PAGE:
3. Each platform only has a single bus shelter construction for cover, located around a third of the way along. There is very little protection from the elements. The high level platform in particular was like a wind tunnel today, it's extremely exposed to the elements. What this means is that if it's chucking it down people will stay within the station building, rather than spreading out along the platform, and so will all be boarding the trains at the door closest to that end of the platform.

Yes, it surprised me that more shelters weren't provided, especially on the exposed high level platform.  It is on the embankment that any such facilities would have to be built on though, so no doubt they wanted to keep the costs down.  Anybody travelling first class on a 9-car IET will have quite a walk from the shelter to the train, and a 9-car IET will stop slightly beyond the station building so that might cause delayed boarding in inclement weather.

Great to see it finally opening though!
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grahame
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« Reply #188 on: February 23, 2020, 08:15:00 pm »

From The BBC

Quote
The first train has left a newly opened railway station in Worcestershire.


Picture - Courtesy Great Western Railway

Worcestershire Parkway, in Norton, near Worcester, is the first station to open in the county for more than 100 years.

About 50 people waited on the platform of the £22m station to see the first train pull in on its way to London Paddington.
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JontyMort
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« Reply #189 on: February 23, 2020, 10:02:08 pm »


5. Car park machines do not take cash. Perhaps in London and the bigger cities this is the norm, but not in Worcester, and several people were caught short by it today.

Am I missing something here? Presumably it is only a problem for those who are expecting to pay cash for both the car park AND their train ticket. Is that likely in practice?
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Bristolboy
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« Reply #190 on: February 23, 2020, 10:46:02 pm »

5. Car park machines do not take cash. Perhaps in London and the bigger cities this is the norm, but not in Worcester, and several people were caught short by it today.

I suppose the hope is people will become used to it - I recently used Keynsham car park for the first time and noticed that car park can only be paid via app or over the phone. Maybe being cash free, hopefully with less risk of criminal activity, is standard for the GWR network now?
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JontyMort
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« Reply #191 on: February 24, 2020, 06:52:00 pm »

5. Car park machines do not take cash. Perhaps in London and the bigger cities this is the norm, but not in Worcester, and several people were caught short by it today.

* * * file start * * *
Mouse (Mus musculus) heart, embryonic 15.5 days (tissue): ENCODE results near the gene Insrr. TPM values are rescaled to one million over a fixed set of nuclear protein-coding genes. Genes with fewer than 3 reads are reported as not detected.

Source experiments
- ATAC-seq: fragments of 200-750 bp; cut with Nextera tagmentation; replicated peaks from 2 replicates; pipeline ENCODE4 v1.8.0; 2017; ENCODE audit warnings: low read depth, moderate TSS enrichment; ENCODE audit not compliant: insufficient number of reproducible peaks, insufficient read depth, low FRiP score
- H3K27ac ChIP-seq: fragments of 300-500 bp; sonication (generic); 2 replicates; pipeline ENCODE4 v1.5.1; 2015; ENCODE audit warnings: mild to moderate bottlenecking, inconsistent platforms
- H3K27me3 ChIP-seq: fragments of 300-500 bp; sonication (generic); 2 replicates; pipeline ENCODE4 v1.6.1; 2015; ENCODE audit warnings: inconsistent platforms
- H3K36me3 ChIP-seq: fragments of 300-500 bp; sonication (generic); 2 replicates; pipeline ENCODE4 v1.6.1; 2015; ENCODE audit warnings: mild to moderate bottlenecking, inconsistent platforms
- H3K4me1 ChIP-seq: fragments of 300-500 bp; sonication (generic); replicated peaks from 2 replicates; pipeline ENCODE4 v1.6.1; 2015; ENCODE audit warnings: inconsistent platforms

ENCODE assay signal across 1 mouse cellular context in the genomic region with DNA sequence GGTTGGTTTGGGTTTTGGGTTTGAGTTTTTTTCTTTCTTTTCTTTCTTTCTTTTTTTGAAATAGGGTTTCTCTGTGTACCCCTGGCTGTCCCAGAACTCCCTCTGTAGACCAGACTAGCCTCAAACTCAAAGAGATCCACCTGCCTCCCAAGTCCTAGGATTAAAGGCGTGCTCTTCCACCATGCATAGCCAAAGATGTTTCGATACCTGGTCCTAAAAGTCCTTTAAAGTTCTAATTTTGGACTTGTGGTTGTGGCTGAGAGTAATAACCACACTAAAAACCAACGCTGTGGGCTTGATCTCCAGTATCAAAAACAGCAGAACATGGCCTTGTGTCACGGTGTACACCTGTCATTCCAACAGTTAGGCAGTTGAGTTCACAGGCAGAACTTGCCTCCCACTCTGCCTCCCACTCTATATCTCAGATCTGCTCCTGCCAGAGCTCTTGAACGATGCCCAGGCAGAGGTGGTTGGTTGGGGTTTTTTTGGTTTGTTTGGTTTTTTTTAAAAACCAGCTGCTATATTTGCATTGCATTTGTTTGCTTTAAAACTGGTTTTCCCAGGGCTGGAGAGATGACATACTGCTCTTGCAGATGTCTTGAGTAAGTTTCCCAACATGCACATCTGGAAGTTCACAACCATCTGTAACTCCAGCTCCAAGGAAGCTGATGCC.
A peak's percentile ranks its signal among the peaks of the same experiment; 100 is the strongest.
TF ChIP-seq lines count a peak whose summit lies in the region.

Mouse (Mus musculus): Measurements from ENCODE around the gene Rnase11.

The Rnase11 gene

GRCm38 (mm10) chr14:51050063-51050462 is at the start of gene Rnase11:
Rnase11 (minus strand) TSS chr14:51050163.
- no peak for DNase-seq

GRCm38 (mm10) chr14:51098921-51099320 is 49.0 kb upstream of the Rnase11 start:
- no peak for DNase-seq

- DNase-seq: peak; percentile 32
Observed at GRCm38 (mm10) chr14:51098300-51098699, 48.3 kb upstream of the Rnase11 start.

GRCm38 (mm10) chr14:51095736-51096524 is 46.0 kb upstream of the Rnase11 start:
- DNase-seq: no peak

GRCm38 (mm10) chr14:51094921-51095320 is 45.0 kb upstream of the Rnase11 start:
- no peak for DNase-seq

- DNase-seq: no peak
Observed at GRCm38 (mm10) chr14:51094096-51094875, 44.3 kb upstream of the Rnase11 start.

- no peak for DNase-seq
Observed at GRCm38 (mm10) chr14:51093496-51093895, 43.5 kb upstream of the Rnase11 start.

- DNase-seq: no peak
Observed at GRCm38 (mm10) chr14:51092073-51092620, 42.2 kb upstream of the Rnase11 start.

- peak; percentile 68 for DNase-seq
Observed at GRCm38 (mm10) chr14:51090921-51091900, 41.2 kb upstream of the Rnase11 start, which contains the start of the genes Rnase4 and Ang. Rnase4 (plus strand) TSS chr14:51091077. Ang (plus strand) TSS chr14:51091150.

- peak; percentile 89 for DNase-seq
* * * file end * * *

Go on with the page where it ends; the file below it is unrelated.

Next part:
I suppose the hope is people will become used to it - I recently used Keynsham car park for the first time and noticed that car park can only be paid via app or over the phone. Maybe being cash free, hopefully with less risk of criminal activity, is standard for the GWR network now?

And presumably also saving the cost of emptying the machines.
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Robin Summerhill
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« Reply #192 on: February 24, 2020, 07:23:26 pm »

And presumably also saving the cost of emptying the machines.

I would say that that is a side benefit to GWR. The facts of the matter, from things that I read, is that we re becoming more and more a cashless society, preferring instead to wave bits of plastic around or, if the device is really antiquated ( Wink ) shove the card in and enter a PIN number.

Its happening all over the world. I've been in South Africa for five and a bit weeks and I haven't spent 500 rand (about £25.50) in cash yet - everything goes on a card, including in the fish and chip shop  Grin
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grahame
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« Reply #193 on: February 24, 2020, 07:56:02 pm »

The facts of the matter, from things that I read, is that we re becoming more and more a cashless society, preferring instead to wave bits of plastic around or, if the device is really antiquated ( Wink ) shove the card in and enter a PIN number.

Its happening all over the world. ...

Indeed ... even in railway station catering.  Mind you, the food has changed too.

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TonyK
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« Reply #194 on: February 25, 2020, 12:03:58 am »

And presumably also saving the cost of emptying the machines.

And taking it to the bank.

I would say that that is a side benefit to GWR. The facts of the matter, from things that I read, is that we re becoming more and more a cashless society, preferring instead to wave bits of plastic around or, if the device is really antiquated ( Wink ) shove the card in and enter a PIN number.

Its happening all over the world. I've been in South Africa for five and a bit weeks and I haven't spent 500 rand (about £25.50) in cash yet - everything goes on a card, including in the fish and chip shop  Grin

I arrived in Iceland without any króna, due to unforeseen circumstances*. I had a few dollars, both Canadian and yankee, plus some real British money, and figured I could change it at a bank or draw some from a cashpoint. Five days later, I left without doing any of that. Even the street hotdog stall took cards.

(*I forgot.)